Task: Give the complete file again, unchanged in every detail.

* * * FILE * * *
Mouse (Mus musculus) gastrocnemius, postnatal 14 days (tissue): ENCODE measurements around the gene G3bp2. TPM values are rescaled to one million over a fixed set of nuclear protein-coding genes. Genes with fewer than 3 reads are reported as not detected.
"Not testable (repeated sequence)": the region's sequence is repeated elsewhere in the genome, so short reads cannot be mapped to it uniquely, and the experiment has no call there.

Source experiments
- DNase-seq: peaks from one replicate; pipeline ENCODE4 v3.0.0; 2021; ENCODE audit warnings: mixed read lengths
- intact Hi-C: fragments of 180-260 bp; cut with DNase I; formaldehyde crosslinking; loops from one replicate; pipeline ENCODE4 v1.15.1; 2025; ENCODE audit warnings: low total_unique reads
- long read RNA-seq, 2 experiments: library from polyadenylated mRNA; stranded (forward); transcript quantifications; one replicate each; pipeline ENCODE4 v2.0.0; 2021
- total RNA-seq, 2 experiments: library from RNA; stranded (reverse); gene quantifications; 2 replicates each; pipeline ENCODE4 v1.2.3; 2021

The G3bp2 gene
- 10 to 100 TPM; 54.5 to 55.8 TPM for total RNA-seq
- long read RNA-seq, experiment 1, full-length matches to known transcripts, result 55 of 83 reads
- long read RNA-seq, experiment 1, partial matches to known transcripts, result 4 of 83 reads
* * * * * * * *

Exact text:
Mouse (Mus musculus) gastrocnemius, postnatal 14 days (tissue): ENCODE measurements around the gene G3bp2. TPM values are rescaled to one million over a fixed set of nuclear protein-coding genes. Genes with fewer than 3 reads are reported as not detected.
"Not testable (repeated sequence)": the region's sequence is repeated elsewhere in the genome, so short reads cannot be mapped to it uniquely, and the experiment has no call there.

Source experiments
- DNase-seq: peaks from one replicate; pipeline ENCODE4 v3.0.0; 2021; ENCODE audit warnings: mixed read lengths
- intact Hi-C: fragments of 180-260 bp; cut with DNase I; formaldehyde crosslinking; loops from one replicate; pipeline ENCODE4 v1.15.1; 2025; ENCODE audit warnings: low total_unique reads
- long read RNA-seq, 2 experiments: library from polyadenylated mRNA; stranded (forward); transcript quantifications; one replicate each; pipeline ENCODE4 v2.0.0; 2021
- total RNA-seq, 2 experiments: library from RNA; stranded (reverse); gene quantifications; 2 replicates each; pipeline ENCODE4 v1.2.3; 2021

The G3bp2 gene
- 10 to 100 TPM; 54.5 to 55.8 TPM for total RNA-seq
- long read RNA-seq, experiment 1, full-length matches to known transcripts, result 55 of 83 reads
- long read RNA-seq, experiment 1, partial matches to known transcripts, result 4 of 83 reads